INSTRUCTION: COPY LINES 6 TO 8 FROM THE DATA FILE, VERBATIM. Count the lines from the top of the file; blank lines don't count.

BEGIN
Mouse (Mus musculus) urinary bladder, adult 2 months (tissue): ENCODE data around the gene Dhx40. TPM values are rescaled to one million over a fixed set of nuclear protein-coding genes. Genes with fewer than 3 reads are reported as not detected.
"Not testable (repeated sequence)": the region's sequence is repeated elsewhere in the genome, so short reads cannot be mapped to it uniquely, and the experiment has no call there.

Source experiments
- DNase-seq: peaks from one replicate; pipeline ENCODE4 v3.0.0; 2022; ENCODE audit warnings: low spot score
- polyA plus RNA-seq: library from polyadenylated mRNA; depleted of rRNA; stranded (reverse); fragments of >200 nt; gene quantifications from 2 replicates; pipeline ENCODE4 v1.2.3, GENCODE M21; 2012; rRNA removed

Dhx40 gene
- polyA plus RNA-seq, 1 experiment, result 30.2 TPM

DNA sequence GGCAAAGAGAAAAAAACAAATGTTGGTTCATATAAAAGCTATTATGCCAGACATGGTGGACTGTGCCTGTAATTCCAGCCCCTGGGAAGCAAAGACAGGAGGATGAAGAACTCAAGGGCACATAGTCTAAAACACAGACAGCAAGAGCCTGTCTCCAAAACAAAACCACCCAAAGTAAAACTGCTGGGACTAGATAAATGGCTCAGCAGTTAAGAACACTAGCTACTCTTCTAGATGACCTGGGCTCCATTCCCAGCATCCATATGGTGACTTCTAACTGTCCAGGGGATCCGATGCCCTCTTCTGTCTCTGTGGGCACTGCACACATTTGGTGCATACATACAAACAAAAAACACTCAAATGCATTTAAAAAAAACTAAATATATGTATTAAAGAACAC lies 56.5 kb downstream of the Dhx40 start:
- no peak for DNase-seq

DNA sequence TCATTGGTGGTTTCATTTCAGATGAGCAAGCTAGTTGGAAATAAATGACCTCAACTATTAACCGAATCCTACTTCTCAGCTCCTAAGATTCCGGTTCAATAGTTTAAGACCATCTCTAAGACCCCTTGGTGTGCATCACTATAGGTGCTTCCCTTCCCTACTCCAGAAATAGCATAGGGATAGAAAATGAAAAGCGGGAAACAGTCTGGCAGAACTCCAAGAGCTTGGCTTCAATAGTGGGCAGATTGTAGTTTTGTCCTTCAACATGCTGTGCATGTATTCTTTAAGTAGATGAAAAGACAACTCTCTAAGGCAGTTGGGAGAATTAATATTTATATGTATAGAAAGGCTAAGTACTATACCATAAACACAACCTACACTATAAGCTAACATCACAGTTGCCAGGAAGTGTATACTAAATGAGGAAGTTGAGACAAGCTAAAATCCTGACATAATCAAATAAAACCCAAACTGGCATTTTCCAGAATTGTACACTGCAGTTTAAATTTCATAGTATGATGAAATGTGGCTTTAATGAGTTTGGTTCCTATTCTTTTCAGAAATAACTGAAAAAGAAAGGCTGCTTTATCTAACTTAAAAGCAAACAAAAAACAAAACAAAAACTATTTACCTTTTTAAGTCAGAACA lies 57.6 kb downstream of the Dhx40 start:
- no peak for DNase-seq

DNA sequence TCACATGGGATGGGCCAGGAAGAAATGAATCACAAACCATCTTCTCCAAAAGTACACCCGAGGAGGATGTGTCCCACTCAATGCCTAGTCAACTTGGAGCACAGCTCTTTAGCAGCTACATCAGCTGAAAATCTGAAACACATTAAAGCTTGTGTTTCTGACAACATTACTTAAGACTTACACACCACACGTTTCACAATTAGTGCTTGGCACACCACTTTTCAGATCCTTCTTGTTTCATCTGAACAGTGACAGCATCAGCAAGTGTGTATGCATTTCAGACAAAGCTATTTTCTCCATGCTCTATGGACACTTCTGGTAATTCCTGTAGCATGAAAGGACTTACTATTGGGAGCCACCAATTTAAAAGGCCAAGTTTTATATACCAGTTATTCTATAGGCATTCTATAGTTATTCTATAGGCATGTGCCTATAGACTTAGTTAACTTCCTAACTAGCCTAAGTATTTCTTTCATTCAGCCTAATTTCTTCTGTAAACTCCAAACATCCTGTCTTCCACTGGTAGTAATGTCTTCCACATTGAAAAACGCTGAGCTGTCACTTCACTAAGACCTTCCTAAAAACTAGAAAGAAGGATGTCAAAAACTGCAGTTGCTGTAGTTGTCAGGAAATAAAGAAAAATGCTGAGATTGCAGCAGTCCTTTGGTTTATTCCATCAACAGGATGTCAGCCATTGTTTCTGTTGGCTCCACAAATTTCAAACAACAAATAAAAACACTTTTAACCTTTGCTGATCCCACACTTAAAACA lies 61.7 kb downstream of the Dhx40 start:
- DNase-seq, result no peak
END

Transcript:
Dhx40 gene
- polyA plus RNA-seq, 1 experiment, result 30.2 TPM

DNA sequence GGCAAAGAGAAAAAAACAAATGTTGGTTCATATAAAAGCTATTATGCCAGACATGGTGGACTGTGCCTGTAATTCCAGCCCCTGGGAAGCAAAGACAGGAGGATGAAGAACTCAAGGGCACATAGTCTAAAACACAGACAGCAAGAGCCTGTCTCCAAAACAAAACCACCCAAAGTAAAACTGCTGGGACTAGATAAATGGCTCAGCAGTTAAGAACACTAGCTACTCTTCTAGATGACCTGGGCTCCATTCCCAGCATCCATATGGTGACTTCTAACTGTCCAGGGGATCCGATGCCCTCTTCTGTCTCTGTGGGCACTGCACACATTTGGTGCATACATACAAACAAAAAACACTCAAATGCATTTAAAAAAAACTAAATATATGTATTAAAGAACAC lies 56.5 kb downstream of the Dhx40 start: